Aurora, CO

Aurora slashes seed money for proposed homeless campus

David Heitz

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By David Heitz / NewsBreak Denver

(Aurora, Colo.) A planned $91 million homeless services campus in Aurora may be in jeopardy after the City Council voted to slash its funding.

A proposal to use $15 million in American Rescue Plan money to seed the project never got off the ground. Mayor Pro Tem Francoise Bergan made a motion to slash the funding to $5 million before staff presented information. Bergan noted, and most of the council agreed, that they had discussed everything already.

But in voting to reduce the funding for the campus, she said, "I'm not even sure about the campus yet. I need a whole lot more information."

Republican Mayor Mike Coffman joined the council's Democratic bloc: Crystal Murillo, Ruben Medina, Allison Coombes and Juan Marcano, to vote against the motion.

Marcano said discussion about the campus is not for the council but the news media and people watching at home. Still, the council voted to skip the presentation, with the Democratic bloc again voting no.

"ARPA legislation overview and spending ideas have been discussed at previous council workshops and study sessions in 2021," city staff reported. "In addition, staff presented this information through individual meetings with council members."

State ready to chip in money

According to Jessica Prosser, program manager for Aurora, the state supports the homeless campus project. Colorado pledged millions of dollars to the project, but only if the local and county governments chip in 25 percent of the total cost.

According to a city document provided to the council, the campus would cost between $91 million and $135 million to build.

City staff proposed spending at least $10 million to ensure the city would have a good start meeting matching fund requirements.

According to a city staff report, there are 594 homeless people in Aurora but only 150 shelter beds. The proposed campus would meet the city's needs.

Campus would include three buildings

"This campus was imagined having a building with three distinct segments," according to the city staff report. The campus would occupy five acres where the Aurora homeless day resource center sits.

One segment would be a tower that would provide apartments for permanent supportive housing. Case managers and health care workers would be available for residents.

The second segment would be a 20,000-square-foot day resource center. It would include a 6,200-square-foot dining and sleeping area, commercial laundry facilities, a commercial kitchen, offices, storage, and multipurpose spaces.

The final segment would be a tower that would provide temporary shelter space and limited medical care. The 40,000-square-foot, four-story tower would provide 400 beds.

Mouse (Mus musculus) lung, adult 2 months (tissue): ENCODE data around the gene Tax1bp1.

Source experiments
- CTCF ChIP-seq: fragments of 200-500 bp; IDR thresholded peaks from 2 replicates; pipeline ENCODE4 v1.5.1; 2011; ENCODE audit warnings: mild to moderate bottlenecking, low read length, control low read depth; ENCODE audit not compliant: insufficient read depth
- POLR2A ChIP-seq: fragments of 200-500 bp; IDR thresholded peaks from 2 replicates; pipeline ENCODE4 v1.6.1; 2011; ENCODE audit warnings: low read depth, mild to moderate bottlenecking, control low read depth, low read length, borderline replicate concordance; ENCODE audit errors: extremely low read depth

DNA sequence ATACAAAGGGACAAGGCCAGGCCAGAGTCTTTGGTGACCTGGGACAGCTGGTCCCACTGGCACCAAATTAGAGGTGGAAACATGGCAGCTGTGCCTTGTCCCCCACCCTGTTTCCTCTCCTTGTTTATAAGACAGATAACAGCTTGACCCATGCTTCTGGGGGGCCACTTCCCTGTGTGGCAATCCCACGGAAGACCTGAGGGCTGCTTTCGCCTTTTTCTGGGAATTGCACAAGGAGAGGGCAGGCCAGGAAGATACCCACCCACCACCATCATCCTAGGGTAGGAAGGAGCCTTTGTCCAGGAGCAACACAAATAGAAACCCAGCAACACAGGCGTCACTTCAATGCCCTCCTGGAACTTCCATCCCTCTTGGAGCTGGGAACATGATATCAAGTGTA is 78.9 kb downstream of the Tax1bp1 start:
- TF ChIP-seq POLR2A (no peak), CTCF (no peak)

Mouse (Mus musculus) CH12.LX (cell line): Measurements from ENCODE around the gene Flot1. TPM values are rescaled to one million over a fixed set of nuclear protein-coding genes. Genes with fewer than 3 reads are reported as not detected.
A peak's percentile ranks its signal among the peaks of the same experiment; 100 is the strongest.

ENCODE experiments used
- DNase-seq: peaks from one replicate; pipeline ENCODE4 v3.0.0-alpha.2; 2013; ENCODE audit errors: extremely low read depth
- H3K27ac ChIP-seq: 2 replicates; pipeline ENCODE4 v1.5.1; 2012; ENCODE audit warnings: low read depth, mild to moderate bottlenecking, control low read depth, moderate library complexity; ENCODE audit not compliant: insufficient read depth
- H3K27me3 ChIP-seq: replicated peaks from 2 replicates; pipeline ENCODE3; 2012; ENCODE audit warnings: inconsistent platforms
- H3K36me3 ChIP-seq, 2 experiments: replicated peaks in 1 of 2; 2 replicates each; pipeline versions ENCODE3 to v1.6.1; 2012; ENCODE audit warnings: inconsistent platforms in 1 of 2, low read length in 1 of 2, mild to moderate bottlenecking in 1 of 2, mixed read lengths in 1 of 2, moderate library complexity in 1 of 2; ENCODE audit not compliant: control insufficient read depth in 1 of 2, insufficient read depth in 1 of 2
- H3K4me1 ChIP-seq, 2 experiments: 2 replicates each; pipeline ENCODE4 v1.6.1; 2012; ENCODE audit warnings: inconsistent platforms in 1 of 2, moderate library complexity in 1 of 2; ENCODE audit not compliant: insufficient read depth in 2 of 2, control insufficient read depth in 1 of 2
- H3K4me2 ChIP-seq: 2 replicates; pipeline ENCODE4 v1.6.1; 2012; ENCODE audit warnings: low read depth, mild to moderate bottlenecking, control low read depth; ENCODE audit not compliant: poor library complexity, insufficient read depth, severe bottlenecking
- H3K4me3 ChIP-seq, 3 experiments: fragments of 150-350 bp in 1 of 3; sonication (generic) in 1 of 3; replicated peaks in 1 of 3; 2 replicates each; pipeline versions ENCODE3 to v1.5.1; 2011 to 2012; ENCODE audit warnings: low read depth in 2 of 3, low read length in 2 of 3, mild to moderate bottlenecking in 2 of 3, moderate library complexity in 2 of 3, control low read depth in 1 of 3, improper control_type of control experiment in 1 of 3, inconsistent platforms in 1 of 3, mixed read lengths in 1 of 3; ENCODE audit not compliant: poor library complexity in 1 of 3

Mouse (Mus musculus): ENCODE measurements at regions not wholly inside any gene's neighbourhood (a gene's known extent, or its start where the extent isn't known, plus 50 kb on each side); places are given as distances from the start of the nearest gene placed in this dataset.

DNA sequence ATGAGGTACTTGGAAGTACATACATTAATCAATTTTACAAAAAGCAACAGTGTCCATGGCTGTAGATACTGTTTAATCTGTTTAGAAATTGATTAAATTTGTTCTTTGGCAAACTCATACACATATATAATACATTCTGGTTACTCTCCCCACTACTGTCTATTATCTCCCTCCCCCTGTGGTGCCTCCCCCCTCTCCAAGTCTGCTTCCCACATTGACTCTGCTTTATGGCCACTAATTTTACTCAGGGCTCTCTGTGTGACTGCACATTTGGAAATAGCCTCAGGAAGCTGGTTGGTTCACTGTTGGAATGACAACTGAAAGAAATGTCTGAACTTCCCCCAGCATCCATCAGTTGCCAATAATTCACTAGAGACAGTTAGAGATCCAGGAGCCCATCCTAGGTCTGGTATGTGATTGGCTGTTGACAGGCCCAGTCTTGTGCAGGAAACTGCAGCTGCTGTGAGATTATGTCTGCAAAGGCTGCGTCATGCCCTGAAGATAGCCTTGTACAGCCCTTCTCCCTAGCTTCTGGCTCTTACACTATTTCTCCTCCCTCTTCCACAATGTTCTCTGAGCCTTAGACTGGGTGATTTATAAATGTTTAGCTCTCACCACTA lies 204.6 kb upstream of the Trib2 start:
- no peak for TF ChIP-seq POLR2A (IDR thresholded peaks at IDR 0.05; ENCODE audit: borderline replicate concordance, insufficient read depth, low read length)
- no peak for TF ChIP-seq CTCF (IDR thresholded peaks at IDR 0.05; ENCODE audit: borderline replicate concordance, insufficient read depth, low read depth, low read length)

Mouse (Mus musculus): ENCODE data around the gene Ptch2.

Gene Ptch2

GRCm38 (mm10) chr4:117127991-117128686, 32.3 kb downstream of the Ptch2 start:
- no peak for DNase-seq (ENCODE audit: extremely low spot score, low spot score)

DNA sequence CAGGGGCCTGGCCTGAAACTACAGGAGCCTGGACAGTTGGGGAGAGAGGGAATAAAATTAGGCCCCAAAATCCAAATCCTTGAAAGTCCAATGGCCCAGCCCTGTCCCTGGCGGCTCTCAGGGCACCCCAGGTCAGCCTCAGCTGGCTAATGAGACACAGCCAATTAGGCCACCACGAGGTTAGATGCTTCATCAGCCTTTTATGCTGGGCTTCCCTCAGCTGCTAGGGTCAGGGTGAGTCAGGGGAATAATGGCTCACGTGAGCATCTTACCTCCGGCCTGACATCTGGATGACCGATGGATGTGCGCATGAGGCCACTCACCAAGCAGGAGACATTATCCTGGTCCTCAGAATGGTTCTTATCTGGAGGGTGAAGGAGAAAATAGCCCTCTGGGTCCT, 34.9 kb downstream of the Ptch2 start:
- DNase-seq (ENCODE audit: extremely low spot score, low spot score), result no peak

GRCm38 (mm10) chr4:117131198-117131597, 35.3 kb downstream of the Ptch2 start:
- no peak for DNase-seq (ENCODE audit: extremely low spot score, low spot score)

Council unlikely to ask voters for money

In addition to the American Rescue Plan money, the city could consider paying for the homeless campus by issuing bonds or raising taxes.

Neither had much support from the Republican-controlled council.

Council members met Saturday to decide how to spend $65 million in rescue plan money. Bergan repeatedly suggested reducing funding to the cold weather activation shelter for the homeless, too.

The council is about to consider banning urban camping, and the courts have told other cities they must provide places for displaced urban campers.

The council likely will pass an urban camping ban now that it has enough Republicans who support it. Mayor Mike Coffman breaks tie votes in favor of Republican proposals.

Money approved for substance abuse recovery center

The council also voted to spend $1.5 million on a project that the state has already pledged $45 million. The money would transform the former Ridge View Youth Services Center into a supportive residential community.

"A portion of the community's campus will be for individuals over the age of 18 years experiencing homelessness who wish to focus on recovery and stabilization before securing permanent housing," according to a city staff report.

"Another section of the campus aims to provide withdrawal management and inpatient residential treatment as medically necessary for the general population, prioritizing those experiencing homelessness and those utilizing transitional housing."

The facility would need regular funding from Aurora to operate. "The funding includes a portion of first-year operating costs for case management, safety, and facilities maintenance, which will need to be paired with Medicaid reimbursements as well as local funding or existing programs and resources," the staff report explains.

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I've been in the news business 35 years, spending much of my career at local newspapers. Today, I report on Denver and Aurora city halls for NewsBreak. Prior to joining NewsBreak, I worked several years as a health reporter and branded content writer in the healthcare space. I also worked many years as a news editor and city editor. I consider myself a lucky guy to live in a great place like Denver.

Denver, CO
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